Whether to apply for or accept TARP Capital is a decision that each bank needs to make individually depending on its own markets and circumstances. However, as explained below, we believe each bank needs to prepare a realistic, worst-case scenario for the next three years. Unless your bank’s capital will remain strong, we think you should apply for TARP Capital.
In three years, your bank will likely be in position to redeem the TARP Capital. If that’s true, then the TARP Capital will have served as an inexpensive insurance policy that went unused, and you won’t be subject to any further government restrictions.
On the other hand, it is possible that, in three years, the financial condition of your bank makes you unable to redeem the TARP Capital. In that event, it is very clear that you needed the TARP Capital.
With only these two scenarios, we believe almost every bank is better off applying for TARP Capital.
Where is the Economy Headed?
As the residential real estate market declined, all the contractors and subcontractors associated with that market began to suffer. These contractors and subcontractors include our drywall installers, plumbers, painters, flooring specialists, lighting specialists, landscapers, pavers, pool installers, and numerous others – a vast group of construction and service-industry workers. With new residential starts drying up, and with in-progress projects shutting down, many of the employees in those contracting and subcontracting fields began to lose their jobs.
As those employed in the residential real estate market lost their jobs, our retailers began to feel the squeeze because their traditional consumers stopped spending. Thus, the residential real estate crisis has begun spilling over into a retail crisis. This downturn is starkly apparent in the October consumer spending numbers.
So today, as retailers continue to suffer through drastically reduced consumer spending, we have seen the commercial real estate market begin to suffer as well. Without the income from consumers, our retailers cannot afford to keep up with their debt obligations. This means that commercial real estate faces mounting trouble in the near future. All elements of our economy are now facing a considerable negative impact from the current overall recessionary environment.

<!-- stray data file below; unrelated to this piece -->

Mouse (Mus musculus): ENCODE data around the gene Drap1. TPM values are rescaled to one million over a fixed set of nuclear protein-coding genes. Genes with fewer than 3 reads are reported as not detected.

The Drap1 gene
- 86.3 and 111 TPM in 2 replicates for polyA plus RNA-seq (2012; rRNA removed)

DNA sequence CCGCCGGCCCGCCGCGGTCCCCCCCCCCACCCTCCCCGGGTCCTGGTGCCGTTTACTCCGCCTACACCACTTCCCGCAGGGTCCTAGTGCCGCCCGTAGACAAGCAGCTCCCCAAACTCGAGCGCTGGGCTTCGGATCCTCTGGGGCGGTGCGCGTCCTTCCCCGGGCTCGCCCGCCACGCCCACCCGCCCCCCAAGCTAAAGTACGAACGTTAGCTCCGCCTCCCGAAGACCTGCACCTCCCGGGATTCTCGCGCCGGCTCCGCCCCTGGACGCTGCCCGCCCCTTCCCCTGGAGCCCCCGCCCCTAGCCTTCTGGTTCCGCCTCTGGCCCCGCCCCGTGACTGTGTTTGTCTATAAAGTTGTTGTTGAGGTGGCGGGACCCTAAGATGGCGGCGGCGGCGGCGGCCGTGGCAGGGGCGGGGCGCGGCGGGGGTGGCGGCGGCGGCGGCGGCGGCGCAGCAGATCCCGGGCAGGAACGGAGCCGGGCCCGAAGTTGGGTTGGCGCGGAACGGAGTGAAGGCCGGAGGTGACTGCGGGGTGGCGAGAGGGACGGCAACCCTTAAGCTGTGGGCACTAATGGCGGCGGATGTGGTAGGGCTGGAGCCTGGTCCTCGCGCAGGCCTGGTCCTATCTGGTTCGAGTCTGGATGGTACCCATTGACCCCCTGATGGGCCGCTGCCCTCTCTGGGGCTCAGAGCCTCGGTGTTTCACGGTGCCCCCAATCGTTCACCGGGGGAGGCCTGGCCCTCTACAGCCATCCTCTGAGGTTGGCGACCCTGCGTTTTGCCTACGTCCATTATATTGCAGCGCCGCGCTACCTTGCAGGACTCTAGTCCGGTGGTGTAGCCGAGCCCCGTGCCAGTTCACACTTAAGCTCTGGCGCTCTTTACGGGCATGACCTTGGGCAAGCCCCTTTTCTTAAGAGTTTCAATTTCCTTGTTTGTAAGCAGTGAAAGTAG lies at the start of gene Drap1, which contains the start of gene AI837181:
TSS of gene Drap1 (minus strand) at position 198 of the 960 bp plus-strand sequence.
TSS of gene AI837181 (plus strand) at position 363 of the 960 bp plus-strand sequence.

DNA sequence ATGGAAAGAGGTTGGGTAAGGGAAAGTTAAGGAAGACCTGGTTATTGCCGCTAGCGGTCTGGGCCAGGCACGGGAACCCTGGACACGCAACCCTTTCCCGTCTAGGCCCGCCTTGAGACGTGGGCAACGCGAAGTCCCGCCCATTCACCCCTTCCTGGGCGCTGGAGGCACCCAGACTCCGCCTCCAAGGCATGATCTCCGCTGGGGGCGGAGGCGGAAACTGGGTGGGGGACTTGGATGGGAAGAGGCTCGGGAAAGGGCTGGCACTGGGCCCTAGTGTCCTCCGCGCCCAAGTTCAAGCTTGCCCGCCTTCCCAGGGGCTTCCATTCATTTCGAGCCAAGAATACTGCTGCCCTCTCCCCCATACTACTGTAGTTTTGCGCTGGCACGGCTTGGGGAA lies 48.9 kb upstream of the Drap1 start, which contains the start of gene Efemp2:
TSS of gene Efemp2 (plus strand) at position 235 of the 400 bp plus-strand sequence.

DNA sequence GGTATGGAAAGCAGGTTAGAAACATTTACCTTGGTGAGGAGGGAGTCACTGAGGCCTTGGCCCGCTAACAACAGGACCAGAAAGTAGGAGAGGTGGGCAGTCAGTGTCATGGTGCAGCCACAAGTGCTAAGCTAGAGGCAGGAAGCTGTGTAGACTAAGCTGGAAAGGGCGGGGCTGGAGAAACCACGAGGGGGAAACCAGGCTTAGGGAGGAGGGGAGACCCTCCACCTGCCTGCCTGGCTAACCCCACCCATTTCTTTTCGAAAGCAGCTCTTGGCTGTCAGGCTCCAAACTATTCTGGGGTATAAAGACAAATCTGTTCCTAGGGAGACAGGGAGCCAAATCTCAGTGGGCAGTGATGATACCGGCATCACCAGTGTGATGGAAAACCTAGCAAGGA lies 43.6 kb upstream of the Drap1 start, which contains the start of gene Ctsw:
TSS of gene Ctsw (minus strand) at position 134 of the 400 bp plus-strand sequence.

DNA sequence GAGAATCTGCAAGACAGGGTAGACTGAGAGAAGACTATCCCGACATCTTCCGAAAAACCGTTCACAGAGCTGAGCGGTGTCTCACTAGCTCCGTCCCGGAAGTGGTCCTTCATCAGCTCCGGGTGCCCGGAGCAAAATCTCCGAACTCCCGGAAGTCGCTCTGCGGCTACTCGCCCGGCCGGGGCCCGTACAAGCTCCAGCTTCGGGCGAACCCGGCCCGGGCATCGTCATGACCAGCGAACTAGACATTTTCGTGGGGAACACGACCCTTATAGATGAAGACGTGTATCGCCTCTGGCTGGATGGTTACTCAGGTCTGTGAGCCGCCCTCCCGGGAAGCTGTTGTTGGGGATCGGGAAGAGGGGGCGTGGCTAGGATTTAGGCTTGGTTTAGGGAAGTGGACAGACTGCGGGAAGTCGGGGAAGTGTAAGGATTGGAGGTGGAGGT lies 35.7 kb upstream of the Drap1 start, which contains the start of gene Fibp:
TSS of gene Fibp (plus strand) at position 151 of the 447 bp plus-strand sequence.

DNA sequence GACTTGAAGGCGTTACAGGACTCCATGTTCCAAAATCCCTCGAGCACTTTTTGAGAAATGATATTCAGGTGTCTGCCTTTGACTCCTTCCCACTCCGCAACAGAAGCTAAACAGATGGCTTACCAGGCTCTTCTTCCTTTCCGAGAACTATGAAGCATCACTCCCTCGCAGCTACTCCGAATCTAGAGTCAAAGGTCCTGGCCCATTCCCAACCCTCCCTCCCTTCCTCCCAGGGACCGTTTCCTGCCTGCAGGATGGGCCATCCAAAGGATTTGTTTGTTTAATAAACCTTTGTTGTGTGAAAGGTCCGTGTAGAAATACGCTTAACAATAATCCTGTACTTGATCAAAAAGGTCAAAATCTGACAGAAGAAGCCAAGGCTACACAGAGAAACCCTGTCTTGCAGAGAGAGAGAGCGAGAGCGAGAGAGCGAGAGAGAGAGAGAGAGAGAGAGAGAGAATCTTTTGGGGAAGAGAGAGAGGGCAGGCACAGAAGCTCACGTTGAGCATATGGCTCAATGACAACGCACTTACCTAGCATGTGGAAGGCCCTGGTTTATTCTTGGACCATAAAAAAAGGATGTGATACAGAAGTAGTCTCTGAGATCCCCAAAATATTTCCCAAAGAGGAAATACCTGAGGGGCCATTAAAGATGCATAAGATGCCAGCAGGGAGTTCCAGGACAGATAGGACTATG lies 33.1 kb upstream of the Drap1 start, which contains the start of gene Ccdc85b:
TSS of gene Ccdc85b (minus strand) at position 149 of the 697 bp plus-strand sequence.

What began as a residential real estate crisis spilled over into most other sectors of our economy. This deepening and expanding economic crisis mirrors a classic recessionary process. Everyone should be prepared for that.
This should be a lesson to all banks, especially when considering whether to apply for TARP money. Even those banks that were initially insulated from the financial meltdown because they had stayed away from the riskiest acquisition and development loans must now be wary. As the crisis deepens and expands nearly everyone will be affected in one way or another.
Use of TARP Capital Money
We believe the government will want to recover its investment as soon as possible. Similarly, we understand that our clients want to repay the government as soon as possible. These mutual goals provide insight as to how we believe banks should use the TARP Capital infusion. Specifically, we believe banks should not over lever the funds, but rather lever the capital just enough to break even or make a little money, but not so much that it makes it hard to repay.
After three years, the TARP Capital infusion will likely either have been a guarantee that the bank didn’t need to help get through the recession, or they will be funds that were important to weather the storm. One of these scenarios is likely to be correct, and neither suggests that a TARP Capital infusion should be refused.
Our advice, even for those banks with few if any residential real estate products on their books, is to prepare realistic, worst-case scenarios for the next three years. If your bank cannot realistically and relatively easily weather those worst-case scenarios for the next three years, you should strongly consider applying for TARP Capital.